Company seeking to register new domain names loses First Amendment claim
A private company that registered domain names in cooperation with the federal government did not violate the First Amendment by refusing to register another private company’s domain names, a federal appeals court has ruled.
Name.Space, Inc. sued Network Solutions Inc. and the National Science Foundation in federal court, after NSI refused to register Name.Space’s domain names. Name.Space Inc. sought to register more than 500 new generic top-level domain names (gTLDs).
Generic top-level domain names appear as the last part of an Internet address. There are currently seven different gTLDs — .com, .net, .org, .edu, .gov, .int and .mil.
NSI currently controls the registration of gTLDs under to an agreement with the National Science Foundation mandated by federal law.
Name.Space contended that NSI’s refusal to register its domain names forced it to support the existing gTLDs in violation of the compelled-speech doctrine. Name.Space also charged that the NSF’s refusal to permit new gTLDs restricted the company’s free-speech rights.
In March 1999, a federal district court ruled that domain names do not constitute expressive speech entitled to First Amendment protection.
On appeal, the 2nd U.S. Circuit Court of Appeals agreed, finding in Name.Space, Inc. v. Network Solutions, Inc., that “Name.Space’s free-speech rights have not been violated under any of the familiar rubrics of First Amendment analysis.”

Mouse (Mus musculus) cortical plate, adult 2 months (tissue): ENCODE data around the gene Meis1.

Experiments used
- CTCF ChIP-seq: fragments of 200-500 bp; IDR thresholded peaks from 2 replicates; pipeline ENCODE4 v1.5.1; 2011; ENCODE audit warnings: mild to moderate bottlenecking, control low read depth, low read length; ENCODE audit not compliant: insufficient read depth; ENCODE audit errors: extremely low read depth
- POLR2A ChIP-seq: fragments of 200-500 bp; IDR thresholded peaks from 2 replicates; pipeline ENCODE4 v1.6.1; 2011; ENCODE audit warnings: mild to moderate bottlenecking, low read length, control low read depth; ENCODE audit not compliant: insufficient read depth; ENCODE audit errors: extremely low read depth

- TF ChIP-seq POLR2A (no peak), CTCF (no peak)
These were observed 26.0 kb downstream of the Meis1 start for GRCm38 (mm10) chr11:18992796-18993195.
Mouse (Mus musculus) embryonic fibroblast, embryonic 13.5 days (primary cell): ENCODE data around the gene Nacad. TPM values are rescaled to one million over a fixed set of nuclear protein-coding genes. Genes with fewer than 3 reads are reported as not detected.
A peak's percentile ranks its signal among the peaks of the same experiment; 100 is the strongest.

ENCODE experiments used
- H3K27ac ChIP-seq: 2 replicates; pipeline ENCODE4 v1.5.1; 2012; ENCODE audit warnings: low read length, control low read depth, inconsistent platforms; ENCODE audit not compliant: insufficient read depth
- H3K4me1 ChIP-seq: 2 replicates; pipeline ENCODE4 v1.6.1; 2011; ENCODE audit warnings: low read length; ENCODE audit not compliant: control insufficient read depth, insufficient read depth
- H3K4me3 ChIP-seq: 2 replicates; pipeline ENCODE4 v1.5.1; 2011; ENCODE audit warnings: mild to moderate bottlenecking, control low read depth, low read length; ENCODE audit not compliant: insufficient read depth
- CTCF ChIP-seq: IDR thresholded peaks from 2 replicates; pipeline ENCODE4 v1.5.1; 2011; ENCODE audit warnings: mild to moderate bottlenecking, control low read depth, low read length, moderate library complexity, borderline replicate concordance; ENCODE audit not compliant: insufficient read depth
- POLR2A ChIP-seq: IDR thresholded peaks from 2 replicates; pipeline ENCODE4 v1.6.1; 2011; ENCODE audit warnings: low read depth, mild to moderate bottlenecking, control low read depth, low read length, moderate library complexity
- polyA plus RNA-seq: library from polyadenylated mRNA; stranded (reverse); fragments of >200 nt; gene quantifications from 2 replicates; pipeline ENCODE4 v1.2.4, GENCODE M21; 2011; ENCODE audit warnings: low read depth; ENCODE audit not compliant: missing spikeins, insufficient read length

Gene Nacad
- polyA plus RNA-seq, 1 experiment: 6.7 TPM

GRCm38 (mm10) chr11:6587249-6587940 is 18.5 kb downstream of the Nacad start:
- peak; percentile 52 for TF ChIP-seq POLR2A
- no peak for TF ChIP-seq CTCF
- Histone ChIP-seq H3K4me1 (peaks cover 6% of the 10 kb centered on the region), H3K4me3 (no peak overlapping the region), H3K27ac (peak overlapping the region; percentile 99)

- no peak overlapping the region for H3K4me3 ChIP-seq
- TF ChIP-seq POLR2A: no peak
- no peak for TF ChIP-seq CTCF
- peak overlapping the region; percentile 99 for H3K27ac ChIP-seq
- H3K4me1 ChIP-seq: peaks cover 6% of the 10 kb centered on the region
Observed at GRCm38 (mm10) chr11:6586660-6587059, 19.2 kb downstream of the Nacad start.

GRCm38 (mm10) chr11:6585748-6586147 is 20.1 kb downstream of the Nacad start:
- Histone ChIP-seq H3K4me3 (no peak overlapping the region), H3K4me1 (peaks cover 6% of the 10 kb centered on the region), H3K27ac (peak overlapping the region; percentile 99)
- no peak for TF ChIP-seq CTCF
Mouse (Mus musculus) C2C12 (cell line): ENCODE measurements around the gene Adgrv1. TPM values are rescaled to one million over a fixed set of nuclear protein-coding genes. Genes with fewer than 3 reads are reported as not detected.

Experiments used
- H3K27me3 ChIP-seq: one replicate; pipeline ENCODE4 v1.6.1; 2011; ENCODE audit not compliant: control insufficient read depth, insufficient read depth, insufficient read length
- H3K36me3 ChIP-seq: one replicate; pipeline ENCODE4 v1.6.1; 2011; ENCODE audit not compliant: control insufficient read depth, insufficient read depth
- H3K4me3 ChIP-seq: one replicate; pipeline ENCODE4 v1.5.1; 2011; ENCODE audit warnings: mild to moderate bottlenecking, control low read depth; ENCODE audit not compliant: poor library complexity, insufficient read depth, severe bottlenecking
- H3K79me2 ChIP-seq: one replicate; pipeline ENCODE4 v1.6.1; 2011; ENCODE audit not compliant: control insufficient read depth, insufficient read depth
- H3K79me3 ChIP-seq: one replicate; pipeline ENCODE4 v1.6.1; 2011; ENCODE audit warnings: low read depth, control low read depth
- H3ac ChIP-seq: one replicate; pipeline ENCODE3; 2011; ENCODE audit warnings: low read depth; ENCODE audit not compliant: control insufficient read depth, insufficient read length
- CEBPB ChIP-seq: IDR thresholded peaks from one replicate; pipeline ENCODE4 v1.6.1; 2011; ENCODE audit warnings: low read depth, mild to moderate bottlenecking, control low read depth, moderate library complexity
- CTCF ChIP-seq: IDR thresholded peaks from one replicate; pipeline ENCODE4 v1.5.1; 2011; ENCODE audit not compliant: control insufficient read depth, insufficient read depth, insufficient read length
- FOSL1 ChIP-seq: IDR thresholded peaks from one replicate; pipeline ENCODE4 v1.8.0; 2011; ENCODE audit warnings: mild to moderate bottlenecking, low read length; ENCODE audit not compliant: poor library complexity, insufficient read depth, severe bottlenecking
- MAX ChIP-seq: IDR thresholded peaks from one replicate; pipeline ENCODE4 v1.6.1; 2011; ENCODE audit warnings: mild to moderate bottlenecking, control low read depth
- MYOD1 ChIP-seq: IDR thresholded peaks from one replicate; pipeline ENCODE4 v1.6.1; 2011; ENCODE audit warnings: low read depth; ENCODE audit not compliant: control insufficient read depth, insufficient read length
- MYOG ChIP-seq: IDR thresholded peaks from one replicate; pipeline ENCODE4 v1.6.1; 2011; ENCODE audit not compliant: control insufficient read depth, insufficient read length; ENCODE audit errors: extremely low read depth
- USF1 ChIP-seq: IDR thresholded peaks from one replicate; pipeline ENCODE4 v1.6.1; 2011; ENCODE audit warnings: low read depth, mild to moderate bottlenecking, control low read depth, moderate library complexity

The 2nd Circuit was cautious in issuing its ruling and declined to establish a per se rule as to whether gTLDs were a form of expressive conduct meriting First Amendment protection.
“Mindful of the often unforeseeable impact of rapid technological change, we are wary of making legal pronouncements based on highly fluid circumstances, which almost certainly will give way to tomorrow’s new realities,” the appeals court wrote.
“Domain names and gTLDs per se are neither automatically entitled to nor excluded from the protections of the First Amendment,” the court wrote.
The 2nd Circuit determined that the “degree of restriction is … minimal. Companies like Name.Space can still express themselves through second-, third-, or fourth-level domain names,” the court wrote.
The attorneys who handled the case could not be reached for comment.